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Cicero on oratory and orators Paperback – 25 May 2011

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31 of 31 people found the following review helpful
Quite a mouthful!!!! 4 Dec. 2000
By D. Roberts - Published on Amazon.com
Format: Paperback
This is considered by many to be Cicero's magnum-opus of his career. Whether it is or not is a topic of debate. What is outside the jurisdiction of debate is that it is a landmark work in the history of oratory.
In it Cicero details the various oratorical techniques which should be employed by the master of elocution. Such topics as eloquence, delivery, word choice and accessability of diction are discussed. Each view and counterview is presented by a different interlocutor, in the Platonic tradition. We even have none other than Julius Caesar lecturing on what Nietzsche would call the "uses and disadvantages" of invoking humor during serious orations. One of the primary issues which comes under consideration is the level of erudition of the orator. Should the individual be well versed in sundry fields of intellectual endeavor (such as the philosopher, perhaps?)? Does the ability to invoke virtually any academic pursuit aid in getting one's point across? Or, does this only lead to a person with an overly and unnecessary pedantic approach to oratory - one which stocklists various irrelevant points to the topic at hand? If so, is it better for the speechmaker to be less well rounded in his studies, and instead focused solely on the subject matter of his parlance? Cicero takes the question up at great lengths.
Within the dialogue myriad allusions are made to such household names as Socrates, Plato, Aristotle, Pericles, Isocrates, Democritus, Hesiod, Demosthenes, Cato the elder, Anaxagoras, Valerius and Scipio Africanus, as well as a multitude of less well known names which would be recognized only by the most learned classical scholars. A general knowledge of Greaco-Roman history up until the time of Cicero is highly recommended before engaging this text.
The second part of the book is entitled "Brutus; or Remarks on Eminent Orators." This is supposedly taken from a conversation which Cicero actually had with Brutus and a few other mutual friends, in Cicero's own words "in a private lawn, near a statue of Plato" (p. 268). In it Cicero extols the great Roman orators of the past and (as in "Orators") extends his criticism against the sophists. He also pays homage to his own teacher: Molo of Rhodes. One comes away with nothing less than an awe of Cicero's vast knowledge of the history of elocution.
This book is a must read for philosophers, scholars of antiquity, lawyers, politicians and all others who own the task of swaying the opinion(s) of the masses. Oh, and by the way, it's a pretty good read for those who aren't interested in any of that stuff, too. 8-)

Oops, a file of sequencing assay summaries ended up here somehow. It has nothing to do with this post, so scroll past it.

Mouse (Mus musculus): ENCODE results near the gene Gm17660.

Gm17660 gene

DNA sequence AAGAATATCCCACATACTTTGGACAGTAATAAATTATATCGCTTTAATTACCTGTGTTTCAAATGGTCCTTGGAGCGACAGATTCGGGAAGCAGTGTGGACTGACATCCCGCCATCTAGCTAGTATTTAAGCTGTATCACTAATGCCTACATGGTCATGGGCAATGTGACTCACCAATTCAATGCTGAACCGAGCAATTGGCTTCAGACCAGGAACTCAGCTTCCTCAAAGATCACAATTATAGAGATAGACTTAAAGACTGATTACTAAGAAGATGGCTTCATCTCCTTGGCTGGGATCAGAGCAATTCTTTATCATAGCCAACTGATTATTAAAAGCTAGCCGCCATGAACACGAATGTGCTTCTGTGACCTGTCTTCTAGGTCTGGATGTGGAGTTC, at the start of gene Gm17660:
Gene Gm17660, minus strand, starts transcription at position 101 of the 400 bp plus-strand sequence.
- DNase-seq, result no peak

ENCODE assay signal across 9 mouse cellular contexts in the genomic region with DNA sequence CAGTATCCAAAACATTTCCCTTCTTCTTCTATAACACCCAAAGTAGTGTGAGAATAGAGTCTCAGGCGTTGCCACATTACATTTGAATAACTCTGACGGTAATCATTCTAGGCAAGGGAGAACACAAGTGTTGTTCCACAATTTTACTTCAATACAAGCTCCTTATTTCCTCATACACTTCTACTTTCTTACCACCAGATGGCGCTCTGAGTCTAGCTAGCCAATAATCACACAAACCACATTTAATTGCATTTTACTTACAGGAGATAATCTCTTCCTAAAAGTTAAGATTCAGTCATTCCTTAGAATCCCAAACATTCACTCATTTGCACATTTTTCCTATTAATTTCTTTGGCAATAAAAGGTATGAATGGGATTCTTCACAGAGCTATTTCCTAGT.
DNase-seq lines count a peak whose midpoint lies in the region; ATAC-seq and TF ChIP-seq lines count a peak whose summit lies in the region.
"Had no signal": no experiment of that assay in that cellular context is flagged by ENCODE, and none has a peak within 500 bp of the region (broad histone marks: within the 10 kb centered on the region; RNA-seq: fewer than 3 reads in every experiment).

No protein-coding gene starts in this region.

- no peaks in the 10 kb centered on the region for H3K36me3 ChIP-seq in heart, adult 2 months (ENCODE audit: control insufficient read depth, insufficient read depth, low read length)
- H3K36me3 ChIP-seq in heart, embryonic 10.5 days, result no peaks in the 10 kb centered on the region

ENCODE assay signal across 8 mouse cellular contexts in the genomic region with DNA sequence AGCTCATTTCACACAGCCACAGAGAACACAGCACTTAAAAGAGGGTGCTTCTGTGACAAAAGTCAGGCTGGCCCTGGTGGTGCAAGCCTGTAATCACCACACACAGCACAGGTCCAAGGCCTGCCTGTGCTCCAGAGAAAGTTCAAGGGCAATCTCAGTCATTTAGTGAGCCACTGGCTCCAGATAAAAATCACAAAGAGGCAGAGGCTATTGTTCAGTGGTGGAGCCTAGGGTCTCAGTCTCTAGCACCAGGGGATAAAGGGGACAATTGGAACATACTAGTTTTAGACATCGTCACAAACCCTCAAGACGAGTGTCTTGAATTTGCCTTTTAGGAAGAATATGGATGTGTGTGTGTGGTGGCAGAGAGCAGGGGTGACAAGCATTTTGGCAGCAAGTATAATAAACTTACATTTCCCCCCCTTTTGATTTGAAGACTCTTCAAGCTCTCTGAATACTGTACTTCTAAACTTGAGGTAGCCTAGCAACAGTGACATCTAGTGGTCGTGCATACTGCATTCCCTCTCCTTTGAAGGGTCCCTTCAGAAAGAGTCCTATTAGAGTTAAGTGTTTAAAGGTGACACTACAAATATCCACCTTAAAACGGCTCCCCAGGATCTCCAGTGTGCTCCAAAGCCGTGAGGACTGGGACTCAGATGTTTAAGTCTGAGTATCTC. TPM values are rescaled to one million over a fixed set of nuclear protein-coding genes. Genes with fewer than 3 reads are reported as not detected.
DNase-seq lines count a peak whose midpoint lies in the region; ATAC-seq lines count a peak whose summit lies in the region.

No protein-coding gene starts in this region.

6 of 8 people found the following review helpful
learning from the wisdom of the ancient thinkers 22 Aug. 2005
By Pamela D. Schulz - Published on Amazon.com
Format: Paperback
Cicero provides us all with an opportunity to discover what matters when stepping up to the podium in academic or public debate. Throughout this carefully translated book lies the wisdom of the ancients which all of us in public and private life ought to consider... "the means by which the minds of men excited or calmed" (On the character of the Orator:47) or how to use the power of metaphor so that..."but bring some accession of splendour" (on the character of the Orator:237). For anyone studying law politics or discourse this is the book for you.
1 of 3 people found the following review helpful
Latin or English? 21 Jun. 2013
By W. Jamison - Published on Amazon.com
Format: Paperback
What a load of waffle. The most interesting aspect of this is how it demonstrates that the famous Romans were in no better shape understanding themselves or what makes oration good than anyone. Know your audience, and know what you are talking about. Speak eloquently but not so much so that you are overly fine, nor be guttural and plain. Be funny though to the point. Practice, practice, practice. And talk about clichés! This book is loaded with more clichés about oration than Shakespeare's stuff. (This is supposed to be a joke for those that don't get it.) But take Antonius for example, he iterates exactly this point himself in this book while describing what he gets out of reading Greek. I like the metaphor of walking in the sun and reading the books, while doing both for pleasure, none the less they improve his tan and his diction. Which brings up an interesting point. Why am I not reading this in Latin? "Cogitanti mihi saepe numero et memoria vetera repetentiperbeati fuisse, Quinte frater, illi videri solent, qui in optima republica, cum et honoribus et rerum gestarum gloria florerent,eum vitae cursum tenere potuerunt, ut vel in negotio sinepericulo vel in otio cum dignitate esse possent; ac fuit cummihi quoque initium requiescendi atque animum ad utriusquenostrum praeclara studia referendi fore iustum et prope abomnibus concessum arbitrarer, si infinitus forensium rerumlabor et ambitionis occupatio decursu honorum, etiam aetatisflexu constitisset." If I want to improve my diction, do I want to do that in Latin or English?
Reading the complete prose works of Milton we can see that The Orator was very influential on him regarding the nature of history.
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